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This chapter focuses on the most common procedures in dermatology that include biopsy techniques as well surgical procedures for removal of benign and malignant tumors. Videos of these procedures on simulated skin, pig's feet, and in a clinical setting are available. The reader should seek hands-on supervised training to supplement the content in this section.



A skin biopsy is a diagnostic test done to gather more information than is available from the patient's history and physical examination. This information can be used to establish or confirm a diagnosis of a rash or tumor. Often clinicians hesitate to perform a biopsy. There may be concerns about the cosmetic impact on the patient, the risks associated with the procedure, or the technical aspects involved. Some disease processes are prone to sampling error and may require multiple skin biopsies for diagnosis. This is classically the case with cutaneous T-cell lymphoma or diseases with lesions of various stages or morphology.

Types of Biopsy Techniques

It is important to select the appropriate site, lesion, and technique for a biopsy to obtain an adequate sample. Having an understanding of the location of the pathology within the skin is important, for example, the epidermis, the dermal epidermal junction, deeper dermal structures, or subcutaneous dermal fat or muscle. The suspected location of the pathology will determine if a shave, punch, or an excisional biopsy is most appropriate (Table 7-1).1–4 A biopsy should not be done on lesions that are excoriated or eroded.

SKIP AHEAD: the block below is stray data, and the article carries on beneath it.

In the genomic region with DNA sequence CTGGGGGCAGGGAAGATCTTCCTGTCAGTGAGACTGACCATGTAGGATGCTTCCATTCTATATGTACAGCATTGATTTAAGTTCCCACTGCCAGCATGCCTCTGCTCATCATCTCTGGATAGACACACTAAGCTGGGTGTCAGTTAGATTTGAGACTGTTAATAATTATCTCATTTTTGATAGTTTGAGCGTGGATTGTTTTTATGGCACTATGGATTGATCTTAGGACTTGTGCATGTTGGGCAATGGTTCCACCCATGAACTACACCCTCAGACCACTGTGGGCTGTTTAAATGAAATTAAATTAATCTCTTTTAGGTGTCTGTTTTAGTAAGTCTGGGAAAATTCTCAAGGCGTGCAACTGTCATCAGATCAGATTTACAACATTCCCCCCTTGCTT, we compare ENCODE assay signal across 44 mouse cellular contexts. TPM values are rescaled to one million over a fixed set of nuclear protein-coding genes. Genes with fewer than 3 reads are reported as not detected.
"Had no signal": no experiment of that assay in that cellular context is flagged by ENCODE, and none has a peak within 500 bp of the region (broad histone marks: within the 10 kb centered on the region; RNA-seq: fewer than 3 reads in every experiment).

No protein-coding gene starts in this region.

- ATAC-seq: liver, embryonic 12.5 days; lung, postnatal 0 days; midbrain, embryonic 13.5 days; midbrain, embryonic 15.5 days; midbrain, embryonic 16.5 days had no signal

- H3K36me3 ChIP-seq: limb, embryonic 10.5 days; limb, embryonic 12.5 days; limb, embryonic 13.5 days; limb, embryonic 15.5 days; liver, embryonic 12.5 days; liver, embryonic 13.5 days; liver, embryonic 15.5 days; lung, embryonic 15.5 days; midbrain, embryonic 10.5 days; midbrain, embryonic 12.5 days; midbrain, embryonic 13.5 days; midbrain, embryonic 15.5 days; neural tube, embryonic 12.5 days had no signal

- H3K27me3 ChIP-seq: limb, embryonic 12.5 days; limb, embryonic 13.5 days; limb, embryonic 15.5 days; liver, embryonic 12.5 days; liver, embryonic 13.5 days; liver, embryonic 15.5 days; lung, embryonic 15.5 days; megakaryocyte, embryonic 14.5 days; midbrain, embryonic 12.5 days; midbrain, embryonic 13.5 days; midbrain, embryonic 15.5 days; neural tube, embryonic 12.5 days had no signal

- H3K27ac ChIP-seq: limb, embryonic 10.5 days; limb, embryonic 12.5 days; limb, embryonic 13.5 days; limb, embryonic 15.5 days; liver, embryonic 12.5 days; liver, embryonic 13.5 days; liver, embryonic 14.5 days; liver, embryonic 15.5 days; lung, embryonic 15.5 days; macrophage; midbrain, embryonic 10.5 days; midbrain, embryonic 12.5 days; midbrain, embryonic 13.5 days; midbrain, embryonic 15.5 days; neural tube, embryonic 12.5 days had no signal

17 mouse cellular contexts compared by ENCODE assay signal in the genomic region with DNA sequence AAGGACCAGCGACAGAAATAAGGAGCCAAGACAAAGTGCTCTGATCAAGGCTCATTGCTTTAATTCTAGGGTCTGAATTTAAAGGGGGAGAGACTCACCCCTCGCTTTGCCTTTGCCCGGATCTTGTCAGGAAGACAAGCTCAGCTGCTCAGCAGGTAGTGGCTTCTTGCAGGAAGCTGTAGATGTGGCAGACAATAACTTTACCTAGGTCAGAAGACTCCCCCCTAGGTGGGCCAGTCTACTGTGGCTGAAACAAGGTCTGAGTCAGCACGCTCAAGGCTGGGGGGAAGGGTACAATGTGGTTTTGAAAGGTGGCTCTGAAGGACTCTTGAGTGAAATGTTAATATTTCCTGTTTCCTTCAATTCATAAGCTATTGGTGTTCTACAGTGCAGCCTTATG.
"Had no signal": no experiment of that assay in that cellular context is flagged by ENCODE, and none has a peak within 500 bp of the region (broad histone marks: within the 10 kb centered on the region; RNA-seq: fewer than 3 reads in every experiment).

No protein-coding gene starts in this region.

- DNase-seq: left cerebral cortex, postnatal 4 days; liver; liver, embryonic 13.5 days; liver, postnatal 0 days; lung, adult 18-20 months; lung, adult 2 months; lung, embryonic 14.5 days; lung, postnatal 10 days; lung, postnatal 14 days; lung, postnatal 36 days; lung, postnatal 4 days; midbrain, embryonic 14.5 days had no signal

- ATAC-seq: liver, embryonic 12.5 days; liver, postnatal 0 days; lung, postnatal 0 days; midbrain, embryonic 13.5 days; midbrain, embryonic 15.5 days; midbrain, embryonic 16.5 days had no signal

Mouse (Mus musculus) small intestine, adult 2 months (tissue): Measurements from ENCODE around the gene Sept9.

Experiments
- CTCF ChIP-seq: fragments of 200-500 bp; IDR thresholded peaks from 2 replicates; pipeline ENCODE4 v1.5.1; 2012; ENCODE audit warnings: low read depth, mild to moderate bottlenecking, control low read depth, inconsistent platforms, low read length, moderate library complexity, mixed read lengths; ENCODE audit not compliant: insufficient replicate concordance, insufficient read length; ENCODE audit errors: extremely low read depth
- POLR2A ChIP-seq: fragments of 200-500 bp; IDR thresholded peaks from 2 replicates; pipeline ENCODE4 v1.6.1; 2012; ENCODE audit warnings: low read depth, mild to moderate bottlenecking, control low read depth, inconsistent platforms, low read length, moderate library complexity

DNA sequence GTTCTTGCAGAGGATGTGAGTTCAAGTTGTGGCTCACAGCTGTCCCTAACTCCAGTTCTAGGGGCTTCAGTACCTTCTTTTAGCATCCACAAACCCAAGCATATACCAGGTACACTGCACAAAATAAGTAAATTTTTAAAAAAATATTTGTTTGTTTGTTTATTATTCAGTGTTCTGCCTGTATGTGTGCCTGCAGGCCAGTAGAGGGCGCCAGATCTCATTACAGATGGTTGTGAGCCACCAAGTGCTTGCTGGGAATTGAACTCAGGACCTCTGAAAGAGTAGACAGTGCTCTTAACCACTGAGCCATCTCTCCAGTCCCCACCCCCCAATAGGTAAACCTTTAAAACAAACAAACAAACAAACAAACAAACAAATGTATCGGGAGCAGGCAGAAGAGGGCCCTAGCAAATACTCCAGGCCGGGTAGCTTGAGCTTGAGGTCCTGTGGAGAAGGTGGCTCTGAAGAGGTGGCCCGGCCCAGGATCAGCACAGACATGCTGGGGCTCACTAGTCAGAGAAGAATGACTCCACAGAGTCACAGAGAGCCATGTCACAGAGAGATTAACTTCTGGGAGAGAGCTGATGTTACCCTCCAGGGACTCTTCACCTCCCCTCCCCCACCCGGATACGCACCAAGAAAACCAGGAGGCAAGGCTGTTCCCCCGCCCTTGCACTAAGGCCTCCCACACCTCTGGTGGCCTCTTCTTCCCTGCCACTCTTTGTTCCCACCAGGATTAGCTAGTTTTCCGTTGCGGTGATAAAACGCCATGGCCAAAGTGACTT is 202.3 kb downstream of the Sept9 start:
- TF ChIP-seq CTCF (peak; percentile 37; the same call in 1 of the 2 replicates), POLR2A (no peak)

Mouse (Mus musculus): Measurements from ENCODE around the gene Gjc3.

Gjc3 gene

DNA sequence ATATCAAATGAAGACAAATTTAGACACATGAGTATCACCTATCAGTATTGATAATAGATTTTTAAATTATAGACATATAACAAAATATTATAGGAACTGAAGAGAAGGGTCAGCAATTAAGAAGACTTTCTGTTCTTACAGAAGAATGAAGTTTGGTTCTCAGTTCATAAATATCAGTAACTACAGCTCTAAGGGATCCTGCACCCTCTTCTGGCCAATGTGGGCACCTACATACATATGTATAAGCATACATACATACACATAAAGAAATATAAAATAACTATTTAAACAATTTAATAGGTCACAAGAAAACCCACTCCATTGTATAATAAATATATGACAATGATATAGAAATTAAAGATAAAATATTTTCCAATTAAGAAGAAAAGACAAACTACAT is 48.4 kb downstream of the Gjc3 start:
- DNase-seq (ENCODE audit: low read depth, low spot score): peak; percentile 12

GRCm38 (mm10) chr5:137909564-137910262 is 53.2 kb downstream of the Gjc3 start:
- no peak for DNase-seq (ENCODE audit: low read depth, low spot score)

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Table 7-1. Lesion, site, and biopsy selection for skin disorders.
Disorder Procedures for Biopsy Lesion or Site Selection
Dermatoses (rash) in epidermis or superficial dermis (lesions are not indurated, sclerotic or deep). Punch or shave. Select lesions that are characteristic or typical of the rash. Avoid old resolving lesions and excoriated lesions. If possible avoid cosmetically sensitive areas, such as the central face.
Dermatoses in deep dermis or fat (lesions are indurated, sclerotic or deep). Punch, incision or excision.  
Vesiculobullous diseases for routine histology. Punch or shave. Biopsy new lesions 2–7 days old with bullae intact. Include the edge of blister and perilesional normal skin.
Vesiculobullous diseases for immunofluorescence studies. Punch or shave. For suspected vasculitis, biopsy lesional skin (the area of purpura). For suspected pemphigoid and pemphigus, biopsy perilesional skin. For suspected dermatitis herpetiformis, biopsy perilesional or normal skin.
Ulcers. Punch or incision. Biopsy edge of ulcer, not the necrotic center.
Tumors that are not suspected to be of melanocytic origin. Deep shave, punch, incision or excision. Biopsy the thickest or elevated area.
Tumors that are suspected to be of melanocytic origin (e.g., lentigo, nevus, atypical nevus, or melanoma). Deep shave, saucerization biopsy, excision or punch biopsy (for small lesions.)5,7 Remove ...

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